As questions persist about funding for a major infrastructure bill and the congressional schedule remains tight, House Transportation and Infrastructure Committee Chairman Bill Shuster (R-Pa.) says action on a measure to increase investment in highways and other public-works programs may have to wait until a possible lame-duck session.

President Trump on Feb. 12 unveiled a detailed outline of what he said is a $1.5-trillion, 10-year proposal, of which only $200 billion would be direct federal funding. To help bolster at least the surface-transportation sector, Trump and others have broached the idea of hiking the federal gasoline tax. But tax increases are anathema to many Republicans, though not Shuster.

Speaking at an American Association of State Highway and Transportation Officials meeting in Washington, D.C., on Feb. 28, Shuster said he’s committed to working with his panel’s top Democrat, Peter DeFazio (Ore.), to put out an infrastructure proposal and “start the conversation.”

Shuster, who is retiring after this Congress, acknowledged that the legislation may not pass by the August recess. Pre-election battles peaking in September and October will push off consideration of an infrastructure bill further. Thus, he says, getting the measure passed “could be a lame-duck strategy.”

But DeFazio, who addressed the AASHTO gathering shortly before Shuster did, strongly criticized Trump’s plan, saying it has no net new funding. Instead, he said, Trump would offset the $200 billion in federal funding by cutting spending on programs like transit and Amtrak. DeFazio said his own position on a potential bill is, “Show me the money.”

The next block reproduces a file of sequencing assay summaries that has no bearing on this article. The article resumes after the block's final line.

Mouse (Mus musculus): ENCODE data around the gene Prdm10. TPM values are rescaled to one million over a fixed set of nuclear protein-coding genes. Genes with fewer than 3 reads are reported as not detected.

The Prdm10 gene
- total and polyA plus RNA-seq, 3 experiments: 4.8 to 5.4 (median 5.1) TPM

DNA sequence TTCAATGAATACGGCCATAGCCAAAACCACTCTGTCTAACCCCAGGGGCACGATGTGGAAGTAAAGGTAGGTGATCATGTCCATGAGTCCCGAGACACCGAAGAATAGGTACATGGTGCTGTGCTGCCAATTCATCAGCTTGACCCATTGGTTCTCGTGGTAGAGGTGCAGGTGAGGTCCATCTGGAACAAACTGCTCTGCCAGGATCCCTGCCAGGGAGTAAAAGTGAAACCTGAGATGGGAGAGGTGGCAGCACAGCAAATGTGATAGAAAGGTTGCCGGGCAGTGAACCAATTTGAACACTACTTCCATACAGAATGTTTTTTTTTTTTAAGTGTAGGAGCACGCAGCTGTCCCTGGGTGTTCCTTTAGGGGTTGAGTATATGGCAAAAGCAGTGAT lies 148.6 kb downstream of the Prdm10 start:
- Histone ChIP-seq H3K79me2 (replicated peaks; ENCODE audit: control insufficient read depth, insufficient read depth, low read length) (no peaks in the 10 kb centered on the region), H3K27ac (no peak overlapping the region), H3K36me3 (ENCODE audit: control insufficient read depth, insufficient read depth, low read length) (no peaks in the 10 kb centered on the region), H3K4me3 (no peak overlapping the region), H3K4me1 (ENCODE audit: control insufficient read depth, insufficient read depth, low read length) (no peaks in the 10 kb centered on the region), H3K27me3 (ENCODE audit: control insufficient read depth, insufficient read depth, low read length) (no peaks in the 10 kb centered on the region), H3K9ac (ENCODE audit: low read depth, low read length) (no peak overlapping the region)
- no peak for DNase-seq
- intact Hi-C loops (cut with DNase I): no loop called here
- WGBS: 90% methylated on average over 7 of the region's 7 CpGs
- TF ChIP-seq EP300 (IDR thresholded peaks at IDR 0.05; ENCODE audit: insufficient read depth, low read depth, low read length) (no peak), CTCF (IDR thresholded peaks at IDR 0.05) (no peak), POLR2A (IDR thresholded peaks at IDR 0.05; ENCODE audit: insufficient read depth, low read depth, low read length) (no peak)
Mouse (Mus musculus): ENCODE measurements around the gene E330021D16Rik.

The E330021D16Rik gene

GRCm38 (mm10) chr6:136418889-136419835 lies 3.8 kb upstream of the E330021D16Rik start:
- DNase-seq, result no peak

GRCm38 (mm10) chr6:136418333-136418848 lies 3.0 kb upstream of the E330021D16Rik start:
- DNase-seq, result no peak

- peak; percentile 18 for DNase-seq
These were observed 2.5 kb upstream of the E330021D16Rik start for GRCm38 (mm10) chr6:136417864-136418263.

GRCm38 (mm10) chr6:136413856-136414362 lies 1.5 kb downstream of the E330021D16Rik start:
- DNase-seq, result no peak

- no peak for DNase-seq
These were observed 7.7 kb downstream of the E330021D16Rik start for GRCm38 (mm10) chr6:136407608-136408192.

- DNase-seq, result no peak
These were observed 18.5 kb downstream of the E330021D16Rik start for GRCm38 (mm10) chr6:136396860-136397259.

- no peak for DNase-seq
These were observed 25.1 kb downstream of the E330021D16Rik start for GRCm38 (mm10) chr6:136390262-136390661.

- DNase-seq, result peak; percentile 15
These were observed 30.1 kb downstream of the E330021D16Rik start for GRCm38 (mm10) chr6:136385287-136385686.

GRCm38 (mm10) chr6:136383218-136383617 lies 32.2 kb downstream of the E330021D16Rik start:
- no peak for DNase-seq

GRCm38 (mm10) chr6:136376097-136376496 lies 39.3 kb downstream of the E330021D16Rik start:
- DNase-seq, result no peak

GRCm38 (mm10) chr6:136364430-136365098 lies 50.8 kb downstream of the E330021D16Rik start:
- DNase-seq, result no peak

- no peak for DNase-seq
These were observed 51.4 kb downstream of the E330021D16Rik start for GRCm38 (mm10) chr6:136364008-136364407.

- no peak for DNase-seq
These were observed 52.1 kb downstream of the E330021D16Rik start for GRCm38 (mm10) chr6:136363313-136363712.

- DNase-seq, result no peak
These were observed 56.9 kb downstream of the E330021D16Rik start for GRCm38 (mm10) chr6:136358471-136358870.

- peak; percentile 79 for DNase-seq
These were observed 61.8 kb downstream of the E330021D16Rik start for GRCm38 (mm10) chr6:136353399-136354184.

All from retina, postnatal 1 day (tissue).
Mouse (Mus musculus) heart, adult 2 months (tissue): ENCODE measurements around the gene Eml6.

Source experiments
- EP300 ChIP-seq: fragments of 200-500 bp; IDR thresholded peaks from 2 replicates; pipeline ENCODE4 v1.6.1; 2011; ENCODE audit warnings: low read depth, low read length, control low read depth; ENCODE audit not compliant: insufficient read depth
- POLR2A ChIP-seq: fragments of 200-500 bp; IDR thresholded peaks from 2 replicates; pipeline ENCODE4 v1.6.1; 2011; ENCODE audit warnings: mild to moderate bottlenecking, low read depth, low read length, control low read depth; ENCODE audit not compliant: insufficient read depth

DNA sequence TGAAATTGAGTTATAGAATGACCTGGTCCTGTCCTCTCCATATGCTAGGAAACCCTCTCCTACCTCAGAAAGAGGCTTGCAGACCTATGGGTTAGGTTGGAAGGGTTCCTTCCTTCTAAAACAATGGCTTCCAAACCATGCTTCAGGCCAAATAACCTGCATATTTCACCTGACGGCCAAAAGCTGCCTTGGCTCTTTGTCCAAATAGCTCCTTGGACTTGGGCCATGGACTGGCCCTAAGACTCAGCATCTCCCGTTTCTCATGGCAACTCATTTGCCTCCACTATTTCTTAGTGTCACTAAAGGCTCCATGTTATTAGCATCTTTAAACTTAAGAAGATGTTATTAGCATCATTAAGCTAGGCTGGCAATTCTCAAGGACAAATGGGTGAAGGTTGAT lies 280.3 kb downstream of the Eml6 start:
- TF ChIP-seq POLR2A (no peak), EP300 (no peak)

Underlining the difficulties facing the legislation, Sen. John Cornyn (R-Texas) was quoted recently as saying the Senate wouldn’t get to an infrastructure bill this year.

At a Feb. 14 White House meeting, Shuster, DeFazio and other key congressional infrastructure lawmakers heard Trump bring up the idea of hiking the 18.4¢-per-gallon federal gasoline tax by 25¢. The levy was last increased in 1993.

For his part, Shuster said he has been talking about a 15¢ boost. He conceded that a gas-tax hike would be difficult to achieve. But he added, “We’ve got to get serious. A conservative principle is, if you use something, you pay for something.”

DeFazio said he would support a gas-tax increase but contended that House Republican leaders are opposed

To get a bill to the finish line, Shuster said Trump needs to campaign for infrastructure investment. “This has to be presidential leadership,
 he said. "The president has to be out there on a weekly basis talking about it, going around the country [discussing] how do we pay for this.”

Sen. Tom Carper (D-Del.), who also attended the White House meeting, told the AASHTO audience that Trump returned to the 25¢ concept “again and again and again,” saying he would provide “cover” for those who back the proposal and “take the slings and arrows.”

But after the meeting, other Republicans indicated Trump didn't feel that strongly about the tax increase, said Carper, the ranking Democrat on the Environment and Public Works Committee. He added that the GOP lawmakers "walked it back."

Shawn Wilson, secretary of the Louisiana Dept. of Transportation and Development, said in an interview at the AASHTO conference that the congressional speakers provided “a really good dose of reality to speak to the challenges of really funding the needs of this country as well as putting together a bill that’s going to earn votes."

Wilson added, “And we’ve got a little ways to go."